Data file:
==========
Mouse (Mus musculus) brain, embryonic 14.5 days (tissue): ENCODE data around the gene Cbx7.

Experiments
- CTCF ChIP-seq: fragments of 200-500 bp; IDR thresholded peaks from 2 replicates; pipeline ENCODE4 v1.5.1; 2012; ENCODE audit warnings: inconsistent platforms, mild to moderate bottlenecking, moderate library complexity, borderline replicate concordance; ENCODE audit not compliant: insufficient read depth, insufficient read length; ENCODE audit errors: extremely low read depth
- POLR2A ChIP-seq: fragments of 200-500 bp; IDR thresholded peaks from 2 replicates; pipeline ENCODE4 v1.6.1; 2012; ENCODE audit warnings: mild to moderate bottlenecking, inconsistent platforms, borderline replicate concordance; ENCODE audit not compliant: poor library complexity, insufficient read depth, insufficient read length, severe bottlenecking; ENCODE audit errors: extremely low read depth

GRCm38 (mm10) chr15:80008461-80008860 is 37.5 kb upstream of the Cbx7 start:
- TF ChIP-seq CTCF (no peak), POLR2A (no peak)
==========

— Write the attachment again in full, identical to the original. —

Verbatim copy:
Mouse (Mus musculus) brain, embryonic 14.5 days (tissue): ENCODE data around the gene Cbx7.

Experiments
- CTCF ChIP-seq: fragments of 200-500 bp; IDR thresholded peaks from 2 replicates; pipeline ENCODE4 v1.5.1; 2012; ENCODE audit warnings: inconsistent platforms, mild to moderate bottlenecking, moderate library complexity, borderline replicate concordance; ENCODE audit not compliant: insufficient read depth, insufficient read length; ENCODE audit errors: extremely low read depth
- POLR2A ChIP-seq: fragments of 200-500 bp; IDR thresholded peaks from 2 replicates; pipeline ENCODE4 v1.6.1; 2012; ENCODE audit warnings: mild to moderate bottlenecking, inconsistent platforms, borderline replicate concordance; ENCODE audit not compliant: poor library complexity, insufficient read depth, insufficient read length, severe bottlenecking; ENCODE audit errors: extremely low read depth

GRCm38 (mm10) chr15:80008461-80008860 is 37.5 kb upstream of the Cbx7 start:
- TF ChIP-seq CTCF (no peak), POLR2A (no peak)